This book by Mary Mycio was given to me by a friend who told me I would love it. He was right. It describes the explosion at the Chernobyl Nuclear Plant in 1986 that scattered 20-40 tons of radioactive materials across large areas of the Ukraine, Belarus, and Russia. The area is designated the “Zone of Alienation,” and 350,000 people were evacuated and resettled. There are over four million people still living in areas that are contaminated with at least one curie of cesium per square kilometer. The book has detailed information about the levels of contamination of the Zone and the effects on the animals, plants, insects, and fungus. Many sections are difficult to read because of the amount of technical information. However, I’m glad I read it.
The book begins with a quote from Revelation to explain the title. The quote is about a star called Wormwood that falls on the earth “…and the third part of the waters become wormwood; and many men died of the waters because they were made bitter.” Chornobyl is the Ukrainian name for the wormwood plant and Chernobyl is “…the Russianized version…” The wormwood herb and other plants have thrived since the reactor disaster. There have been effects, such as pine trees that have grown into distorted shapes called “pine bushes.”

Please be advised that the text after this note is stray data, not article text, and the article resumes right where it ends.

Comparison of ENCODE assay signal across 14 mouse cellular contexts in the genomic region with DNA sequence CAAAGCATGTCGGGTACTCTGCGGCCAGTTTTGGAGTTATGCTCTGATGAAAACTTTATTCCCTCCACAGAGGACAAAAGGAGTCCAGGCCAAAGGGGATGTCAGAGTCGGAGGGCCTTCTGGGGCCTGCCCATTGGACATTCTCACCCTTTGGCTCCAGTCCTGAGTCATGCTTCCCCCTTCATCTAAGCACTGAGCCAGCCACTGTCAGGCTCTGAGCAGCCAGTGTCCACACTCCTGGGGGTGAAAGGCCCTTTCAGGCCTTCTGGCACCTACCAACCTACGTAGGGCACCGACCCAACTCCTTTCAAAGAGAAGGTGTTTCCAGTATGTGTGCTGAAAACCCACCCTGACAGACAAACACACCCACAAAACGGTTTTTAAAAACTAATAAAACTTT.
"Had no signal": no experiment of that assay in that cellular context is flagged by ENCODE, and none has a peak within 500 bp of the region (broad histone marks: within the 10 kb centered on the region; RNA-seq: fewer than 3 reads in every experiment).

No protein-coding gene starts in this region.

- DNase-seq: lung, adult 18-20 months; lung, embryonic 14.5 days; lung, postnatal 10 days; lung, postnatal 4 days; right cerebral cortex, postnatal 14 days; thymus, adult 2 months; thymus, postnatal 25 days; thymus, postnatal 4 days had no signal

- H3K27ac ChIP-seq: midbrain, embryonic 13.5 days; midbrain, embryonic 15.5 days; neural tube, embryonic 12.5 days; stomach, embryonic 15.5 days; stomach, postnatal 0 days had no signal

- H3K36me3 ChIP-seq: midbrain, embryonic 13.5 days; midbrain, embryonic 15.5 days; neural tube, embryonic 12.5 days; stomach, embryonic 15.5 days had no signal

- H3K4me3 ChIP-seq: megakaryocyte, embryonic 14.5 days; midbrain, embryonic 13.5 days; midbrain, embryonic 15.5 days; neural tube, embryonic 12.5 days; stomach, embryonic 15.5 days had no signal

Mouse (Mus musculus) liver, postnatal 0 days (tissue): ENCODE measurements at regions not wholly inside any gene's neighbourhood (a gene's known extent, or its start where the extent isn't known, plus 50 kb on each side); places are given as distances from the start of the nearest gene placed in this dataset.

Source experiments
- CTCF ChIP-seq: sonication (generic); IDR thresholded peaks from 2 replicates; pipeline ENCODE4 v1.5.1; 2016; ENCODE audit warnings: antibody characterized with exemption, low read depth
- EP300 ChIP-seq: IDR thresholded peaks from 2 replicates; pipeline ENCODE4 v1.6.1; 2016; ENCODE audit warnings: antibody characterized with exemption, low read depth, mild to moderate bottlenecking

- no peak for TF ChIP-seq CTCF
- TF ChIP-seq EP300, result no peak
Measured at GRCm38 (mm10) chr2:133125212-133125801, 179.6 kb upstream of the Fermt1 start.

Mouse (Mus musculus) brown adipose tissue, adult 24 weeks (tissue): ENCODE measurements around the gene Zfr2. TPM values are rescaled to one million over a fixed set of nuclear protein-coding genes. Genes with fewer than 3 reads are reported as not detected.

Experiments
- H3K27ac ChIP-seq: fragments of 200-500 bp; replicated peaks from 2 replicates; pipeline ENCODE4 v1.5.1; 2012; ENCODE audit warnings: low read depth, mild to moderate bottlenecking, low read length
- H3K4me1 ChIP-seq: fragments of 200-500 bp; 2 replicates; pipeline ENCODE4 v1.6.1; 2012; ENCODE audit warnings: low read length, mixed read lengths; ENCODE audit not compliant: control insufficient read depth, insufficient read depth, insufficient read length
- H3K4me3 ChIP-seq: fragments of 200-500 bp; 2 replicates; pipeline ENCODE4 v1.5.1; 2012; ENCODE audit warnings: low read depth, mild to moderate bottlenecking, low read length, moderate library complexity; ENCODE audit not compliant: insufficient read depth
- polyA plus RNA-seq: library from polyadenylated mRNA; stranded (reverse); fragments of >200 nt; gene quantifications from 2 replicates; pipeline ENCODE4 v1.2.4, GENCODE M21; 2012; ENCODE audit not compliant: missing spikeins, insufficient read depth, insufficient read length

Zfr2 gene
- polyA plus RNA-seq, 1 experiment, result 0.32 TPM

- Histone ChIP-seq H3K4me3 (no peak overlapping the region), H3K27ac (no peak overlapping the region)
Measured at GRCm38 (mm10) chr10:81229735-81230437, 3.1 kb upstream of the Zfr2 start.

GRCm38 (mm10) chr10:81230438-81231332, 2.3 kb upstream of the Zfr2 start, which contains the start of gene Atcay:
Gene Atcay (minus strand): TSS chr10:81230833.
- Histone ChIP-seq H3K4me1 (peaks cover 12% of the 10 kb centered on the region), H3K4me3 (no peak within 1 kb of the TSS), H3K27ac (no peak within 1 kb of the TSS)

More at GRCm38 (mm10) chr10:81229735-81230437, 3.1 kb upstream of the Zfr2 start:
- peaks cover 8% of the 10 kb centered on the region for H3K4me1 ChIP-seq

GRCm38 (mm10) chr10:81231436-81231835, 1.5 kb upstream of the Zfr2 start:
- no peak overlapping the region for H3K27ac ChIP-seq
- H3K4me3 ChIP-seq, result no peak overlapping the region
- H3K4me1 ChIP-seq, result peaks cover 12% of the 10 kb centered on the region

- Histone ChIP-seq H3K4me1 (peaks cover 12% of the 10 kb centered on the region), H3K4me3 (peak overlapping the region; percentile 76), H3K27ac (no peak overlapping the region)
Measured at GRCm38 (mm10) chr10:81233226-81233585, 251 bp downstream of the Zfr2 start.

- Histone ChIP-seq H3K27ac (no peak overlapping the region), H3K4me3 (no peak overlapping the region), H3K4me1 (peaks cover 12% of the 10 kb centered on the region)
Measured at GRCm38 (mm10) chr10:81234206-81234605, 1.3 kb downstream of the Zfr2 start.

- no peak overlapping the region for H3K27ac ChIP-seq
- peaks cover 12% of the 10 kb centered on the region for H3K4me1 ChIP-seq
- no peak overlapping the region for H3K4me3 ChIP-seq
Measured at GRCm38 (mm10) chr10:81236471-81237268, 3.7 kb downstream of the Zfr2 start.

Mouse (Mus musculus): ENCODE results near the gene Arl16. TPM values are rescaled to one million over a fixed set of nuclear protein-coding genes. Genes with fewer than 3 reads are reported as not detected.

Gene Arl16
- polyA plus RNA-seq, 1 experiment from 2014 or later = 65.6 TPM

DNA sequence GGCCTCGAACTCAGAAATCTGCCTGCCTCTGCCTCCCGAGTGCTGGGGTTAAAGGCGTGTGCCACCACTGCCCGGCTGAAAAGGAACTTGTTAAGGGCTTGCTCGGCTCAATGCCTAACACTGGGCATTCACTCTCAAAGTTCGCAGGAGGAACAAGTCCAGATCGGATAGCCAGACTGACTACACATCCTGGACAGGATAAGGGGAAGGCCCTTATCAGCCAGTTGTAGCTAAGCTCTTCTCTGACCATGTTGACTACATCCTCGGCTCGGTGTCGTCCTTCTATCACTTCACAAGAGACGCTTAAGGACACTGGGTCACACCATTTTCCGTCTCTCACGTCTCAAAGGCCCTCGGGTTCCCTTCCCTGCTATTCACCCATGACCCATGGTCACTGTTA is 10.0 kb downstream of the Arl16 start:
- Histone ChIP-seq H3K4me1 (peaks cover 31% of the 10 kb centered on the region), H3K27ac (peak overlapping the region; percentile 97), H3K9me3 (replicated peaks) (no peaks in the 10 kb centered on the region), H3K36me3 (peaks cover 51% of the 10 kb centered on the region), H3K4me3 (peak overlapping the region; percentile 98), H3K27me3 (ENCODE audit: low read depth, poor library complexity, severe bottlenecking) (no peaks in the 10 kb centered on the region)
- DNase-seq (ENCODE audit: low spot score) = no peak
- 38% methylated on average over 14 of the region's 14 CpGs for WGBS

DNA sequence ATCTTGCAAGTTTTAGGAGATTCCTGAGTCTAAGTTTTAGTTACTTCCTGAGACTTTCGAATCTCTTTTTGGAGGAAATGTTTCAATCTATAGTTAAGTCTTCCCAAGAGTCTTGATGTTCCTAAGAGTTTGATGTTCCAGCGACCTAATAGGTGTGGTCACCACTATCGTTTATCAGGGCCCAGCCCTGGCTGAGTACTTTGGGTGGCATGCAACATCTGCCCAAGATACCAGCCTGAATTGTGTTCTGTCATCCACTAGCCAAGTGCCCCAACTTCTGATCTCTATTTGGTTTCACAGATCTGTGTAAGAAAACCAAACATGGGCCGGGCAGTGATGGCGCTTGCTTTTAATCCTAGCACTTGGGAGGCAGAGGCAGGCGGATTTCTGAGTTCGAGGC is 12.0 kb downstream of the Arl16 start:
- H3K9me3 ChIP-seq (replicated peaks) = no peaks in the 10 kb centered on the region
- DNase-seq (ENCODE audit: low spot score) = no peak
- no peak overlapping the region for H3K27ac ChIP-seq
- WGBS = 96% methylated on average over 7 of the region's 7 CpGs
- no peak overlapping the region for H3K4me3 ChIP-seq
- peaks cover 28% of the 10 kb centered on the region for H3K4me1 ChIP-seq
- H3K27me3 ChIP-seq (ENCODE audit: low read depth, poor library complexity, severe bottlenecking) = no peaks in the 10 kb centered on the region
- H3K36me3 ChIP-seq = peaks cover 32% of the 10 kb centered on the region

It was believed people would never be able to enter many areas contaminated by the disaster, but the author joined the fad of “atomic tourism” by obtaining permits to tour the Zone wearing her camouflage protective clothing and dosimeter. She writes she was shocked to discover the area “…has become Europe’s largest wildlife sanctuary, a flourishing—at times unearthly—wilderness teeming with large animals…” There are large herds of wild boars, healthy populations of wolves and lynx because of the proliferation of their prey, wild horses, and a large variety of birds. The author observes that “…very little is known about the radioactive animals of Chernobyl. What is known is that there are many, many more of them than before the disaster.
The book is undoubtedly controversial in many aspects. For example the author writes although plutonium is a heavy metal and therefore toxic, the myth that it is the “…deadliest substance known to man…” is not accurate. There are other toxins such as arsenic that win that distinction. I expect the effects on people and the various species described in the book will reinforce the opinions of those who oppose nuclear power and the general absence of longer term devastating effects will reinforce the opinions of those who are proponents. One of the author’s tour guides observed that there has not been mutant animals in the zone. He admitted when pressed that “Because with wild animals, mutants die.” Toads and frogs often develop malformations when exposed to toxins, but those are seen more often in the United States than in the Zone.